Two Tibetan girls, both in their teens, are being described in serious condition after they were severely beaten and arrested by Chinese security personnel for carrying out anti-China protests in eastern Tibet.
Talking to phayul.com, Lobsang Dhondup, a monk from Sera Je Tehor Khamtsen in south India said that the two girls, Tashi Palmo, 16, and Pema Yangzom, 19, were from Kardze region’s Norzin village and studied at the Kardze Middle School.
“On July 12 at around 4 o’clock in the evening, Tashi Palmo and Pema Yangzom carried out a peaceful protest in Kardze town calling for Tibet’s independence and return of His Holiness the Dalai Lama,” Dhondup said.
“Eyewitnesses confirm that both the girls were mercilessly beaten by Chinese security personnel before they were arrested,” Dhondup added.
Both the girls suffered serious injuries from the beatings but have been denied medical treatment.
“The girls are in critical condition but Chinese authorities have denied any medical attention to the girls. We are worried for their lives,” Dhondup told phayul.com.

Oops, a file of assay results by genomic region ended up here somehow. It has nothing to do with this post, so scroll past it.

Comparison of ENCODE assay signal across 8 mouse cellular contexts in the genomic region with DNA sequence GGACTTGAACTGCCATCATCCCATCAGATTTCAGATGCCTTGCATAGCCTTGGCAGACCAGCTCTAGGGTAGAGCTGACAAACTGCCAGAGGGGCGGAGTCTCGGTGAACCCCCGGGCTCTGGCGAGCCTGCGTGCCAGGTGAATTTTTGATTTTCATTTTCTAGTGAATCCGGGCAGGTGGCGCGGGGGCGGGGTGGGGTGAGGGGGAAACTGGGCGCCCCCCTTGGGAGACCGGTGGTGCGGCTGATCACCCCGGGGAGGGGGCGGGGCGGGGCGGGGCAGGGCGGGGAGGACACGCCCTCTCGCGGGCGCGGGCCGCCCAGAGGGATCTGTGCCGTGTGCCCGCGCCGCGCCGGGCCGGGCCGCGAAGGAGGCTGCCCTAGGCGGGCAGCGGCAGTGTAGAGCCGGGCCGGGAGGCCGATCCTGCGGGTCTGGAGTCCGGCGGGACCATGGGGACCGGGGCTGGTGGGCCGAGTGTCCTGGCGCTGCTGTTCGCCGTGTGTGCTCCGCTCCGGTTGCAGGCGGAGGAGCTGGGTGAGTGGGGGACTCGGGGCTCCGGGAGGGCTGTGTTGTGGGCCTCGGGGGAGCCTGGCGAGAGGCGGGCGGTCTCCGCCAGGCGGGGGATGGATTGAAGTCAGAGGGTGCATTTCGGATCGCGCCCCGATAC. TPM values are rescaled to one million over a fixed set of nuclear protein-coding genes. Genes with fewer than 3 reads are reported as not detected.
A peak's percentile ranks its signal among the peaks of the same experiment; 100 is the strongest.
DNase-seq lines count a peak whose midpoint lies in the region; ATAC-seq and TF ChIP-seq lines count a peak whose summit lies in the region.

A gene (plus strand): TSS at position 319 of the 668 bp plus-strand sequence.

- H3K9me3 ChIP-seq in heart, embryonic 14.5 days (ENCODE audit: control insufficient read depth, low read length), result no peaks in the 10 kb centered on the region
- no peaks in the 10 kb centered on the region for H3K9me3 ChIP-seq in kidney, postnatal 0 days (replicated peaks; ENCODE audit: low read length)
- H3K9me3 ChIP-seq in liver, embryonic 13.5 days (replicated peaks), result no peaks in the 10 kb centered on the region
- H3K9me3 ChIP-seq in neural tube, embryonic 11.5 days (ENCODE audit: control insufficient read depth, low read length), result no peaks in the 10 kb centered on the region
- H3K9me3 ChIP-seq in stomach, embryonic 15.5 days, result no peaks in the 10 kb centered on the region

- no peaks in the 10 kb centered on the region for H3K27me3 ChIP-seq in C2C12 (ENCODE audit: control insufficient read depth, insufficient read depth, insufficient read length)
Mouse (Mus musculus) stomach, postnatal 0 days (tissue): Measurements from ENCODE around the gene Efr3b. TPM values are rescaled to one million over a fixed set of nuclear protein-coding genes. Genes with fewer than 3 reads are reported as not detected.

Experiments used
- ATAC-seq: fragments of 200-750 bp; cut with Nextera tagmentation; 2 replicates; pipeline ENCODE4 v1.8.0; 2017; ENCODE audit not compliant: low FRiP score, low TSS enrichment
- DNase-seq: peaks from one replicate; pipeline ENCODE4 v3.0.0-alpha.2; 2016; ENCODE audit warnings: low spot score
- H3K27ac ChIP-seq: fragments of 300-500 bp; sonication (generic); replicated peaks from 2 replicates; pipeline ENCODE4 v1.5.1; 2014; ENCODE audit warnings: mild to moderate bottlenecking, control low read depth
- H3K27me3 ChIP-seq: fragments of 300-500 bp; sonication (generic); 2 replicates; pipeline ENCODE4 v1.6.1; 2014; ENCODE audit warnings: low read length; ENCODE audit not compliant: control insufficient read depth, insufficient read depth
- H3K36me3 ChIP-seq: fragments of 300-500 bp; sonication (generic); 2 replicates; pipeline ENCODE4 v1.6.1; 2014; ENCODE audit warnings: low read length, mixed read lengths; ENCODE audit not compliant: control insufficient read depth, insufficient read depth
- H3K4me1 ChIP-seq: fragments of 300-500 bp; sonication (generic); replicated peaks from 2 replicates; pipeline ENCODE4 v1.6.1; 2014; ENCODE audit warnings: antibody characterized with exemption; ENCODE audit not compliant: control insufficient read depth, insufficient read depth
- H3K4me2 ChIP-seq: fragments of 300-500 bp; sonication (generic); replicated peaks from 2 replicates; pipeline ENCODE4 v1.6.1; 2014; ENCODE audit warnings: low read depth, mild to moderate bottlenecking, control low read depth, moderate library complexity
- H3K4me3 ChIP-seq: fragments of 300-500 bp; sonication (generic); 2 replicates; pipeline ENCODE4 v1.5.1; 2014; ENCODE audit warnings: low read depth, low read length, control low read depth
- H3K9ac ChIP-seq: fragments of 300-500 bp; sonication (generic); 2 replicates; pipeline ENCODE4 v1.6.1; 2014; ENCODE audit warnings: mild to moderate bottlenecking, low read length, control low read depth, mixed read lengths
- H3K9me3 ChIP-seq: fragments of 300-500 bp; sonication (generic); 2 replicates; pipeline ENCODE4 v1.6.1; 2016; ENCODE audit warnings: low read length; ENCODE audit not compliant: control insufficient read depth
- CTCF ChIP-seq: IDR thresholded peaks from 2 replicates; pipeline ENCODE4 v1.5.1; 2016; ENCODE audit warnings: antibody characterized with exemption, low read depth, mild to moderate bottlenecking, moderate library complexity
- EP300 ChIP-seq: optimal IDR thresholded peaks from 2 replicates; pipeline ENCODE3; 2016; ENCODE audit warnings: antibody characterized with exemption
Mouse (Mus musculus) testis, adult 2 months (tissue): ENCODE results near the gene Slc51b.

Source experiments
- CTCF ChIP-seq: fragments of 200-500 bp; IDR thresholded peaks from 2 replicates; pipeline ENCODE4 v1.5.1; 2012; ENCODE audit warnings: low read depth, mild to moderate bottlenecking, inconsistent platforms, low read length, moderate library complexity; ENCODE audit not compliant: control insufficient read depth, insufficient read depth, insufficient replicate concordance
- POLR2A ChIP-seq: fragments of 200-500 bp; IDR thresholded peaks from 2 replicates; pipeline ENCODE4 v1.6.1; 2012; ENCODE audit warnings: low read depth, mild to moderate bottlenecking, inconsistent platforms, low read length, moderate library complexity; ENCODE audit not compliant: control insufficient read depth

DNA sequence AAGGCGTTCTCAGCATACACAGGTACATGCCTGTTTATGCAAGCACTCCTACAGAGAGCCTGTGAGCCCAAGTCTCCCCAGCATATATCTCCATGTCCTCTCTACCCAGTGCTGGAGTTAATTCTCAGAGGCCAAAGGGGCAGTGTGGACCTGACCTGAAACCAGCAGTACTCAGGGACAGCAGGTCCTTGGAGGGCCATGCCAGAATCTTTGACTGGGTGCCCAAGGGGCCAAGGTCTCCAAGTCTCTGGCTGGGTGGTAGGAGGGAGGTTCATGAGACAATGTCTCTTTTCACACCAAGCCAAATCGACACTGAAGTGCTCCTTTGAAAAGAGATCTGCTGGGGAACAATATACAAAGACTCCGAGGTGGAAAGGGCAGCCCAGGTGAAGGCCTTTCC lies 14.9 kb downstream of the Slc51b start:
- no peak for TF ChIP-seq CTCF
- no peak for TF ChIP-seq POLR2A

That’s just the most recent in a string of such incidents. Beijing has meanwhile sealed off the Tibetan region to outsiders, fearing protests around the near-simultaneous celebrations of the 90th anniversary of the founding of the Chinese Communist Party, the 60th anniversary of the annexation of Tibet, and the Dalai Lama’s 76th birthday. In addition to the ban on foreign visitors in place since June, even the number of Chinese travellers to the region has been greatly restricted until the end of July, reports AFP. (Tibetan Review, July 18)
On July 12, Nepal arrested six Tibetan men, aged 16 to 27, for illegally crossing its borders from Tibet. According to AFP, local police apprehended them before dawn in a village in Lamabager, Dolakha district. Deputy Superintendent of the area Umesh Raj Joshi said that they would be handed over to the Immigration Department in Kathmandu shortly.
Having crossed the Himalayan border area on foot, the escapees are now held in custody at the District Police Office in Charikot, with their files already transferred to immigration authorities.